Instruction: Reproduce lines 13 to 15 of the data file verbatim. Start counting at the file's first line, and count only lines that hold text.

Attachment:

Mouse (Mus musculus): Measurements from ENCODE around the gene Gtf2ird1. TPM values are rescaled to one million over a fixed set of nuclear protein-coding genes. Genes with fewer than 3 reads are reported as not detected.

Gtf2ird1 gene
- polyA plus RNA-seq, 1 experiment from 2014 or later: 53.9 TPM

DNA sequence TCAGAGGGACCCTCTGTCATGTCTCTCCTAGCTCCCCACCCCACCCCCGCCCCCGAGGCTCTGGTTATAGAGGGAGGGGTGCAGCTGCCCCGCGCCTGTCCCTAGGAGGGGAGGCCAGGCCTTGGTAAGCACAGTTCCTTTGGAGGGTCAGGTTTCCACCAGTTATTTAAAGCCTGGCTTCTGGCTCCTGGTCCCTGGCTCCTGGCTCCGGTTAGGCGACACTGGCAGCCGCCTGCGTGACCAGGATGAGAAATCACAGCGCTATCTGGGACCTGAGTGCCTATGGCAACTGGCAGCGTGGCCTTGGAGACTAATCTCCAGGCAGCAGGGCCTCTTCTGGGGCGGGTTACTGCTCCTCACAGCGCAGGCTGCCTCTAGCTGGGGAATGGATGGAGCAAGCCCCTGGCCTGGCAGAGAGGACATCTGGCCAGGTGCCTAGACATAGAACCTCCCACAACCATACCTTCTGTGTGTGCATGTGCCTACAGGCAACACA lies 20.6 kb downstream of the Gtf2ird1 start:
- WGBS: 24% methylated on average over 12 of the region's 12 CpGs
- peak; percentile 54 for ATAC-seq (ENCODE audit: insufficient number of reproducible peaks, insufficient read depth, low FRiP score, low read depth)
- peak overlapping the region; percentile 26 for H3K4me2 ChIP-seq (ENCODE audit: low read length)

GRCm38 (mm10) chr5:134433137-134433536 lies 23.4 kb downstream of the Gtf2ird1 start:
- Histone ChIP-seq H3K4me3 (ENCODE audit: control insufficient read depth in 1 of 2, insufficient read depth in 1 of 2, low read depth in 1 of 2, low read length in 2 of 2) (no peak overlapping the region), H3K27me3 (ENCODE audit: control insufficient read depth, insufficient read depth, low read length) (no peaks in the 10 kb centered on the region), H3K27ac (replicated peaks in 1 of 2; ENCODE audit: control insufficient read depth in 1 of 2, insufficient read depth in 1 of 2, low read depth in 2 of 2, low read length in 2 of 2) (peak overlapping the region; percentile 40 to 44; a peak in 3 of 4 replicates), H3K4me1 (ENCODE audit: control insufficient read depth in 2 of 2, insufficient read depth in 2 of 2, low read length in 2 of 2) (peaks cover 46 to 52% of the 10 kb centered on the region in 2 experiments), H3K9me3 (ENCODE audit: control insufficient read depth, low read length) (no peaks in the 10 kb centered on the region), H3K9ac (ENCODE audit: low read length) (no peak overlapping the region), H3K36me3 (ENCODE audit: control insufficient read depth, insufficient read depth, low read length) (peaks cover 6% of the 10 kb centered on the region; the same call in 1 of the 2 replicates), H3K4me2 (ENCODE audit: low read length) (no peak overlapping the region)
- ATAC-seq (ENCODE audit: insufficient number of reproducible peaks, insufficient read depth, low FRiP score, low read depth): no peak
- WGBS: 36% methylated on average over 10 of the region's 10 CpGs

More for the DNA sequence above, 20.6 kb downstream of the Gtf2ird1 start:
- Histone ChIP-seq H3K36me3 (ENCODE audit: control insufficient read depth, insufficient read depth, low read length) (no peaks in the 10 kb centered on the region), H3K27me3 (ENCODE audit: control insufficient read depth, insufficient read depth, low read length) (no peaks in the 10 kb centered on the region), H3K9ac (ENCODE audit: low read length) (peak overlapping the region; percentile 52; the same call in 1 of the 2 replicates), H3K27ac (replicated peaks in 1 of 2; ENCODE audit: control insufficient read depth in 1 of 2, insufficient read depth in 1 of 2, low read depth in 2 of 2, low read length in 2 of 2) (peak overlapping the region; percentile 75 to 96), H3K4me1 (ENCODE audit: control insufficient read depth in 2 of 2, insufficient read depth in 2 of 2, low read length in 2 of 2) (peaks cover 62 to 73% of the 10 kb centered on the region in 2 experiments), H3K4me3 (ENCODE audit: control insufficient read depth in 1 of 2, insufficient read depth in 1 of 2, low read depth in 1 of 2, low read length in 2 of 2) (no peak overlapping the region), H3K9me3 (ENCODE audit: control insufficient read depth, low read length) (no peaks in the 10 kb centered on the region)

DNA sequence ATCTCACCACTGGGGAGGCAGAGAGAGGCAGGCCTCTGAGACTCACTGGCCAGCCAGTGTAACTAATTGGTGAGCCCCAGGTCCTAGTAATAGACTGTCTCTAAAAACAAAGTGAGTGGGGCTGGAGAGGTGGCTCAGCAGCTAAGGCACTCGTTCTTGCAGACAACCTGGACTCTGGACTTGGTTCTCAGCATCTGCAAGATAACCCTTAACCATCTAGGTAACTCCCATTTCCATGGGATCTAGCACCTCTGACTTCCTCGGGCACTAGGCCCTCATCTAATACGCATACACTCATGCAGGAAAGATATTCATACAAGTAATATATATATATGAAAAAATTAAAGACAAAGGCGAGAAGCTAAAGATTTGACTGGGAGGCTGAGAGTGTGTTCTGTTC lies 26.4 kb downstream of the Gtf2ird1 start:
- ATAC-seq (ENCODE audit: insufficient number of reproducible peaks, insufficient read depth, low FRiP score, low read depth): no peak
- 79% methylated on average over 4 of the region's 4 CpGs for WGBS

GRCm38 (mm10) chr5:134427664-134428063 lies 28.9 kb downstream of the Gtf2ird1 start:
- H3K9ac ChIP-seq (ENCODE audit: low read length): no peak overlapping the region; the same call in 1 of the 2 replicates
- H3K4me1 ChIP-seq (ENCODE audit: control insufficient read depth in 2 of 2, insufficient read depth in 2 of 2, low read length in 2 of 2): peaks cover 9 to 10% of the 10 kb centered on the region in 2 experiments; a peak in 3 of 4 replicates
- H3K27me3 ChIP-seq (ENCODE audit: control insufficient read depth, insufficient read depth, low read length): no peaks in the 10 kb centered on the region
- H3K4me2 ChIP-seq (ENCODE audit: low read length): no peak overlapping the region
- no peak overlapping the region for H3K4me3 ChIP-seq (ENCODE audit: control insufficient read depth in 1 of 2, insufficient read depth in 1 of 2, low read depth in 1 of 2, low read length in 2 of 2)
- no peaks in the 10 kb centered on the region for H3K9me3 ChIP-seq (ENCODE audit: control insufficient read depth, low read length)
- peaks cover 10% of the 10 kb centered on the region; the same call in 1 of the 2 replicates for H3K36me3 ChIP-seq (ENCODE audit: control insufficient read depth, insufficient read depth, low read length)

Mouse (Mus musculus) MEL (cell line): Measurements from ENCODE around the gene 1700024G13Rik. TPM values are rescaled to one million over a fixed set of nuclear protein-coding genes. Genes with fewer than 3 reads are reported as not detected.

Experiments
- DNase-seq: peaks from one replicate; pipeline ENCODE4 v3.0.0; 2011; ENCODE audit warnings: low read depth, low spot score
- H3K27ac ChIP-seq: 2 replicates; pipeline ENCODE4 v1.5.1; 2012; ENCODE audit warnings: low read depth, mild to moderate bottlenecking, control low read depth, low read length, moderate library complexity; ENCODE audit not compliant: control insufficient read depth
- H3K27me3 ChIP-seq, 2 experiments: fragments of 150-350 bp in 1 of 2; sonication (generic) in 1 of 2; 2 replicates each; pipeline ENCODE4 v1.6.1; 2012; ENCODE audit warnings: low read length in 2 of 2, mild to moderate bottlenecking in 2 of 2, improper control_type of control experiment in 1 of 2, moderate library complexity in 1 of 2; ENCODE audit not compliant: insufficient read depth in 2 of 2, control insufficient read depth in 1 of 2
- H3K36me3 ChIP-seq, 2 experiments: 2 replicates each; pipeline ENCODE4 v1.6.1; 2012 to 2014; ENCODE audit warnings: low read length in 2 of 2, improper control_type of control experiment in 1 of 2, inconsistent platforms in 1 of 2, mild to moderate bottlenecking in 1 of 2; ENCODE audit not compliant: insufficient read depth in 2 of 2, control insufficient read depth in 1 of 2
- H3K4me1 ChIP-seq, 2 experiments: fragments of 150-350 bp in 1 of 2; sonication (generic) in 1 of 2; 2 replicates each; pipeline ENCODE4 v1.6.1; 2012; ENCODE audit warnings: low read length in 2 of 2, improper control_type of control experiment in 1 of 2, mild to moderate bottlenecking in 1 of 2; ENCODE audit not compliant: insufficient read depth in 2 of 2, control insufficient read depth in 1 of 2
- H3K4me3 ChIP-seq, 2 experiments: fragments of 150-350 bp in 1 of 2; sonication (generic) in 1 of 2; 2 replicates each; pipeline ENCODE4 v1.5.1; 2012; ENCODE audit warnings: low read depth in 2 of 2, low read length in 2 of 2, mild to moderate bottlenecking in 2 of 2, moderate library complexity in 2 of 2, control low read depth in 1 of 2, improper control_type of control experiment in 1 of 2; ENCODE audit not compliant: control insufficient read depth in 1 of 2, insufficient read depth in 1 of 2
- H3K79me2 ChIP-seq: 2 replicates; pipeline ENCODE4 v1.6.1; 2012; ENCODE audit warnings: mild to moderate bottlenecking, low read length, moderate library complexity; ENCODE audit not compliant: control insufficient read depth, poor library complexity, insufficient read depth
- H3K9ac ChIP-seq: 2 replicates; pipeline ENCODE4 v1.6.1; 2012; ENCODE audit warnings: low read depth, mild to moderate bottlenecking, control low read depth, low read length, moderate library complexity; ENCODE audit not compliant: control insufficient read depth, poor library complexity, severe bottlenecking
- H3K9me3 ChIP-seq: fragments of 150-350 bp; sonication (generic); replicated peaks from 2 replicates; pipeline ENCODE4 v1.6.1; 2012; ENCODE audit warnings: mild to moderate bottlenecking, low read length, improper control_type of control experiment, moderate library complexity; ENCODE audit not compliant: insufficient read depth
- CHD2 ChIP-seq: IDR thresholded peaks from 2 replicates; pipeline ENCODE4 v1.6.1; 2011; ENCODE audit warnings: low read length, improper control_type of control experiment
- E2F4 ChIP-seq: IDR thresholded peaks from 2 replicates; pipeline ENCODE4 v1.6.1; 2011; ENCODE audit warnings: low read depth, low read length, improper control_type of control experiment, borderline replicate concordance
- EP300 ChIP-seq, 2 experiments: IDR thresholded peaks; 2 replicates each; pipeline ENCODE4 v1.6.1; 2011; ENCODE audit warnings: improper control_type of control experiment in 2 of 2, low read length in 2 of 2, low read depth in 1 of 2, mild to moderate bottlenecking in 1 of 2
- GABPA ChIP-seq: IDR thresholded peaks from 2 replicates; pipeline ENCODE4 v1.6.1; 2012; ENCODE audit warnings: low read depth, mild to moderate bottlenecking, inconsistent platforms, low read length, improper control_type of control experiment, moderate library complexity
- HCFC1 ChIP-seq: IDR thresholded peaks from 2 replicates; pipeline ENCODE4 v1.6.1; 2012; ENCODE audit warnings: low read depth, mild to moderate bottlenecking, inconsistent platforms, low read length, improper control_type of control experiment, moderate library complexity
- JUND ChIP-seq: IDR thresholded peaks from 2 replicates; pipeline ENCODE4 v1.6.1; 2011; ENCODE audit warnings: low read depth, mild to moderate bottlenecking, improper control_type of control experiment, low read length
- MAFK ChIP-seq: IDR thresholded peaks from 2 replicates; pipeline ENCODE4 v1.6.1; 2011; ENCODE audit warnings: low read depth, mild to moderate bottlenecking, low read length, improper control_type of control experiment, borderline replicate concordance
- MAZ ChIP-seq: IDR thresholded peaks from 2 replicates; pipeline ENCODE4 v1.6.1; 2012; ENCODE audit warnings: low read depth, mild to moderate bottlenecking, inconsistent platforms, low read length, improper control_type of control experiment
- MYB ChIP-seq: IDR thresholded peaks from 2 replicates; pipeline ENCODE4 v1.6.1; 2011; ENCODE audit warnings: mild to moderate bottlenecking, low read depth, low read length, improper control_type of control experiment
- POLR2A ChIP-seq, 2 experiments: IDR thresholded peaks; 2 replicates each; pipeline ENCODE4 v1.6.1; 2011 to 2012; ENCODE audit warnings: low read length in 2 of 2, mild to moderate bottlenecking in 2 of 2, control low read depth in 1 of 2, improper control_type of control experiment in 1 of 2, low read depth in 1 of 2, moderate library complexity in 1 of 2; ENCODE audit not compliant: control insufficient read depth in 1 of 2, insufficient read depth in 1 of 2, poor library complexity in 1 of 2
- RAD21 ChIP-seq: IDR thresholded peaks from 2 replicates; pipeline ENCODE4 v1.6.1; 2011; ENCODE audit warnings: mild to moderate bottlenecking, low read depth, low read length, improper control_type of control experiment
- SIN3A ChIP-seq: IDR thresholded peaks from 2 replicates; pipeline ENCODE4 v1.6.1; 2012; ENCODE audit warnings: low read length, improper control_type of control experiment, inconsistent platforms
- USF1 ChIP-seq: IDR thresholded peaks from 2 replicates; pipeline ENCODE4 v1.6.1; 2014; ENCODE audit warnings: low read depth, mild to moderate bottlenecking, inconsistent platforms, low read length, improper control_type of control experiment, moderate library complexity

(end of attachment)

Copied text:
- Histone ChIP-seq H3K36me3 (ENCODE audit: control insufficient read depth, insufficient read depth, low read length) (no peaks in the 10 kb centered on the region), H3K27me3 (ENCODE audit: control insufficient read depth, insufficient read depth, low read length) (no peaks in the 10 kb centered on the region), H3K9ac (ENCODE audit: low read length) (peak overlapping the region; percentile 52; the same call in 1 of the 2 replicates), H3K27ac (replicated peaks in 1 of 2; ENCODE audit: control insufficient read depth in 1 of 2, insufficient read depth in 1 of 2, low read depth in 2 of 2, low read length in 2 of 2) (peak overlapping the region; percentile 75 to 96), H3K4me1 (ENCODE audit: control insufficient read depth in 2 of 2, insufficient read depth in 2 of 2, low read length in 2 of 2) (peaks cover 62 to 73% of the 10 kb centered on the region in 2 experiments), H3K4me3 (ENCODE audit: control insufficient read depth in 1 of 2, insufficient read depth in 1 of 2, low read depth in 1 of 2, low read length in 2 of 2) (no peak overlapping the region), H3K9me3 (ENCODE audit: control insufficient read depth, low read length) (no peaks in the 10 kb centered on the region)

DNA sequence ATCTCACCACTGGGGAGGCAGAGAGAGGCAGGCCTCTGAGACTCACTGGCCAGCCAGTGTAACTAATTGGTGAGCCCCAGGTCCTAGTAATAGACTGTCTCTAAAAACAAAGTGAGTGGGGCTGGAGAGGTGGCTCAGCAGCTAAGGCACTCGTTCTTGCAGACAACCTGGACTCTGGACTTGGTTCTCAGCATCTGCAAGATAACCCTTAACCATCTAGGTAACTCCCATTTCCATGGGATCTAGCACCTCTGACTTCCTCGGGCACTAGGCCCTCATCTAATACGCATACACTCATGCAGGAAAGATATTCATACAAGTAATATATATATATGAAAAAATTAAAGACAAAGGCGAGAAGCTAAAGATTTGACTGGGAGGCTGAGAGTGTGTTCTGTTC lies 26.4 kb downstream of the Gtf2ird1 start:
- ATAC-seq (ENCODE audit: insufficient number of reproducible peaks, insufficient read depth, low FRiP score, low read depth): no peak